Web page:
No, this isn’t going to be another narcissistic blog post about writing blog posts (wouldn’t the world explode?) – instead it will be about the book that I read today: “Why I Write“, by George Orwell ((Damn, I should really get some of that Amazon-affiliation-link-money-stuff going on)).
I bought the book back in January, as part of my “Large Book Order” (I’ll soon be making another one ((I won some prizes at school so I have £60 to spend at Waterstones. Nice.))) but I’ve only today found the time to read it. I’ve not been reading books or blogging much lately, but now that school’s finished and the weather’s good, I’ll be seeing more of those books and that darned intarwebs.
A little note about the weather. I live in Scotland, and although I think the weather isn’t as bad as its reputation would suggest, it’s really quite pathetic. Today the Sun was out all day ((Even though it seemed like every single cloud in the sky happened to pass *right* between the Sun and my garden. Bastard condensed water droplets!)). True, the Sun is at its hottest in late June, but look how far North we are – on a level with Sweden and Canada! The air temperature was barely above 20C – that is about as good as it gets, and we only get this treat a couple of times per year. It pales in comparison to France or even the south of England, yet even this room-temp air seemed to much for the folks here – even my brother turned super-moany ((I’m starting to think that this whole idea of a Holiday in Nice this year with him might not be the best of ideas)). I live in a town of whimps.
Back on topic – today I got up early (10:30am), ate, shaved, showered, got the deck chair out and started to read this book. I have only read the two most read books written by George Orwell – “Animal Farm” and “Nineteen Eighty-Four”, as well as a few of his short stories. One of those short stories was included in this book – “A Hanging” – but I’d had enough of that back in Higher English when my teacher attempted her Burmese accent. Hilarity ensued.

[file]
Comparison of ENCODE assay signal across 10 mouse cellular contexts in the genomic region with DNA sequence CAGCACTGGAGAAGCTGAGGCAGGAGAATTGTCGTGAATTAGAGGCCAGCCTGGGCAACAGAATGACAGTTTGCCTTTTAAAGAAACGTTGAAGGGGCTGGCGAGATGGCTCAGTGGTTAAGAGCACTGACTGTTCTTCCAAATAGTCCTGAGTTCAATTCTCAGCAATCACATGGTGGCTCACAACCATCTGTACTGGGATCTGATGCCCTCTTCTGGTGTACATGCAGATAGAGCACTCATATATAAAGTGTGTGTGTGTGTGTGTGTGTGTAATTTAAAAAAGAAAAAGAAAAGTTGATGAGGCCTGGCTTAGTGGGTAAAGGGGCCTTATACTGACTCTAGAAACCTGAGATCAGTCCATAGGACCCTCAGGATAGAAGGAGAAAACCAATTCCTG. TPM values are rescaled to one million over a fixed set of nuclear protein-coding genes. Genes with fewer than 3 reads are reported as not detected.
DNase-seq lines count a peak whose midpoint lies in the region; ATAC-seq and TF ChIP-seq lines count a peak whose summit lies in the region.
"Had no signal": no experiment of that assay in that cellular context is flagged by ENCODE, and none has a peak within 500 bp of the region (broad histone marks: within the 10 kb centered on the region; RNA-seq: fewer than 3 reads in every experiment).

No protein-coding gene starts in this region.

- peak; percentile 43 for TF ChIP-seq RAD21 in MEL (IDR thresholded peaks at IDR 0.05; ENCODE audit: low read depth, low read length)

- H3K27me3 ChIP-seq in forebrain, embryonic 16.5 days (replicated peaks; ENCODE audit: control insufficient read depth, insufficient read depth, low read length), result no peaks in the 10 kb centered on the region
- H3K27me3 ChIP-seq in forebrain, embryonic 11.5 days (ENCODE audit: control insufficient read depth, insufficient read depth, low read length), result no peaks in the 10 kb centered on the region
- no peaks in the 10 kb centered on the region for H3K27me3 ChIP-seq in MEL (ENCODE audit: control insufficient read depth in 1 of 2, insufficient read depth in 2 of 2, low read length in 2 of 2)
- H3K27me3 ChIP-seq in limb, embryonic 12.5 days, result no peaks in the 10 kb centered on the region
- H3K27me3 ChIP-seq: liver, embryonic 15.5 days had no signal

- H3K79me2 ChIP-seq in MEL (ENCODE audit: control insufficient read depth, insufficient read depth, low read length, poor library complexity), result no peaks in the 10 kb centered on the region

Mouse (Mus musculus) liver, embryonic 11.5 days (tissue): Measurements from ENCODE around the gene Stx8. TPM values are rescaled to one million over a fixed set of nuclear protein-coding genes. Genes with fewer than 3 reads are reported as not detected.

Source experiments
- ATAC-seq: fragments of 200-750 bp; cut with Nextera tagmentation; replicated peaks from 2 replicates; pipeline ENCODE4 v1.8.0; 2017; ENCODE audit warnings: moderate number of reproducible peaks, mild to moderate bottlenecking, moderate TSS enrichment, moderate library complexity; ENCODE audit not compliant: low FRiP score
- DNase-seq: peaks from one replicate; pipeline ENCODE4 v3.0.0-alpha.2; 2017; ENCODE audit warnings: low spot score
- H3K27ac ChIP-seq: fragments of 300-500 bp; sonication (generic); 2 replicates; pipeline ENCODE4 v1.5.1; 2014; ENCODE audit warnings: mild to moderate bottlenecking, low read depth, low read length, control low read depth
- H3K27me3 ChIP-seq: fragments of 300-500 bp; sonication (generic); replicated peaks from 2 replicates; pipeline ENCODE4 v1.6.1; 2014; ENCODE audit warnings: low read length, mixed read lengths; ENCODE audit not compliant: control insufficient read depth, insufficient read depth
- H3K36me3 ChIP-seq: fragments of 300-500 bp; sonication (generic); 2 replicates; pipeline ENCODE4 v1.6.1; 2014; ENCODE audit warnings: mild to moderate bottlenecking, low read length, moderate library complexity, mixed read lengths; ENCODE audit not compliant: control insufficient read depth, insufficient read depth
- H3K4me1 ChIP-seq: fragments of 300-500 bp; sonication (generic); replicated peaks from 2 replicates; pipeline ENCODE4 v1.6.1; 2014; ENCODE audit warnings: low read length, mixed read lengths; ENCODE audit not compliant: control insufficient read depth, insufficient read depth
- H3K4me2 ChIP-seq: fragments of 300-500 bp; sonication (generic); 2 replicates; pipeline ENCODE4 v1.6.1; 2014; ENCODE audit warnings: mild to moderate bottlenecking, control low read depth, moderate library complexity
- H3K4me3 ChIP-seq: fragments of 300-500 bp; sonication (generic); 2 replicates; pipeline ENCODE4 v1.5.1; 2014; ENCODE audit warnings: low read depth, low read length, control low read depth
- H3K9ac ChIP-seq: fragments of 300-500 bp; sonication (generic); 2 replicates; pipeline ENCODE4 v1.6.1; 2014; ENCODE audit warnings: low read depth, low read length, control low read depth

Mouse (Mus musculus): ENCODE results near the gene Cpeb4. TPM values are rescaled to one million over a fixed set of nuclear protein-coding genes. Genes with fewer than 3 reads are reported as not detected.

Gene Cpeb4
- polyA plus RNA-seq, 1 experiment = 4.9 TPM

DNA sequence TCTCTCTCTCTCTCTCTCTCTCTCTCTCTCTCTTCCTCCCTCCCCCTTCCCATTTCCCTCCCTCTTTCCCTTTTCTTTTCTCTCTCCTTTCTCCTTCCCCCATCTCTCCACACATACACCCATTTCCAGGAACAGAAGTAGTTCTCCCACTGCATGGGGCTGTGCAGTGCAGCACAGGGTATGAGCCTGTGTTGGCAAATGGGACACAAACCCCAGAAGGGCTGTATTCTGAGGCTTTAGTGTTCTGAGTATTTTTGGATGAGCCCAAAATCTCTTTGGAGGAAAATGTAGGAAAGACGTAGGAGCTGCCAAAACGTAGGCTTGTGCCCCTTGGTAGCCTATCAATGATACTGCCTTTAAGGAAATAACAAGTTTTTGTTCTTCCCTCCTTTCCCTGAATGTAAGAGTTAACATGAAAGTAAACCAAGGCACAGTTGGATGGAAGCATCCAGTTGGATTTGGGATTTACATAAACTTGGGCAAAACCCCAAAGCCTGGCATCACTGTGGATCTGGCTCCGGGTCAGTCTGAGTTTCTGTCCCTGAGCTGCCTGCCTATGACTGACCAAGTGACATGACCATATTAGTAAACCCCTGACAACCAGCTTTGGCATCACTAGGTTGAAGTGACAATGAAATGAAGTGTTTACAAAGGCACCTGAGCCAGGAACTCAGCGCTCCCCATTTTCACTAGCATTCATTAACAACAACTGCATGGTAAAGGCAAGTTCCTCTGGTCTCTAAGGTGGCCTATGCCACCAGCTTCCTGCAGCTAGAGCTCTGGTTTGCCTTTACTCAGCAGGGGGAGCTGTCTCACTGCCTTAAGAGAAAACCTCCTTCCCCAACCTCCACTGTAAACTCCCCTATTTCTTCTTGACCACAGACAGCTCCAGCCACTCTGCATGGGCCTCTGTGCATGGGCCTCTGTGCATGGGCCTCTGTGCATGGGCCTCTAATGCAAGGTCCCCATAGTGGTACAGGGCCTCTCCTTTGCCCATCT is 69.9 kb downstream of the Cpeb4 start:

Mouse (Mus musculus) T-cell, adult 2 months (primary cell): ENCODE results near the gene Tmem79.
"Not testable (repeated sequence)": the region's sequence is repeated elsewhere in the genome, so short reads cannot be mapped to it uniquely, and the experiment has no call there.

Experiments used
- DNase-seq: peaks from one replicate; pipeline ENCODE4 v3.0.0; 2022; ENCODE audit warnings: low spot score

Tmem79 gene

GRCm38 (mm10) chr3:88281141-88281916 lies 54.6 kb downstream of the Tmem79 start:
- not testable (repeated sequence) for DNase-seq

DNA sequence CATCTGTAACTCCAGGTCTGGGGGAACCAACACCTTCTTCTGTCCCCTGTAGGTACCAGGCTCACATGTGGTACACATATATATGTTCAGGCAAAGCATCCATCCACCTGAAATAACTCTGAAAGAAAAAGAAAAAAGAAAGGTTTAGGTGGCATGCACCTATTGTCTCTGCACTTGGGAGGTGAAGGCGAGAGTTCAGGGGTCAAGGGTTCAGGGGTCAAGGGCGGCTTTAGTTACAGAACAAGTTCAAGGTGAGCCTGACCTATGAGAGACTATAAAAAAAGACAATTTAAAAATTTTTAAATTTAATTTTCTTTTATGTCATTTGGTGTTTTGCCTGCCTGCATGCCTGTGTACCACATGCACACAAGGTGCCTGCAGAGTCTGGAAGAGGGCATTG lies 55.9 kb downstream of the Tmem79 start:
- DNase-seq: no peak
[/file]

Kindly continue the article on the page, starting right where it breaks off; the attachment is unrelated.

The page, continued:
What’s puzzling me is that in writing this review of “Why I Write”, I can’t think of why I am writing this. I don’t even have anything to say about it, other than that I am glad to have read it. Yes, I know how pretentious that sounds. George Orwell is one of my favourite writers, and in this book he presents some of his ideas outside of a fiction form. He wrote the majority of it about a year into the Second World War, and I found it fascinating to get into the head of someone at that very time. They didn’t know who was going to win the war – they didn’t even know how much of a murderous bastard that that Adolf Hitler would turn out to be. His predictions in the book were not always right, but the issues that he raises and discusses were really interesting. The book is only 120 small pages long, yet I spent the whole day reading it, interspersed with stops to think. I’m glad I wasn’t alive at that time, but it’s also saddening to see what has happened to the world after defeating fascism; what seems like the slow erosion of our liberties and our failure to take advantage after the war to make civilisation so much better. Instead we’re left with the cumulation of 60 years of twattery: a severe recession, and a larger wealth gap than ever before. I urge you to read this book if you have enough time.
The final 20 pages of the book are more about writing than the previous 100 pages which strayed into Orwell’s politics. They conclude with these tips which I am going to strive to follow (which I have found on another website):
A scrupulous writer, in every sentence that he writes, will ask himself at least four questions, thus:
- What am I trying to say?
- What words will express it?
- What image or idiom will make it clearer?
- Is this image fresh enough to have an effect?
And he will probably ask himself two more:
- Could I put it more shortly?
- Have I said anything that is avoidably ugly?
One can often be in doubt about the effect of a word or a phrase, and one needs rules that one can rely on when instinct fails. I think the following rules will cover most cases:
- Never use a metaphor, simile, or other figure of speech which you are used to seeing in print.
- Never use a long word where a short one will do.
- If it is possible to cut a word out, always cut it out.
- Never use the passive where you can use the active.
- Never use a foreign phrase, a scientific word, or a jargon word if you can think of an everyday English equivalent.
Break any of these rules sooner than say anything outright barbarous
I’m not a good writer, but I’d like to become one. I would read through this blog post and try to apply each of these tips to my prose, but after a day in the Sun I couldn’t bear it. Maybe I will next time.
C’est la vie.
“when my teacher attempted her Burmese accent. Hilarity ensued.”
sir, all hass passed off with the utmost satisfactoriness.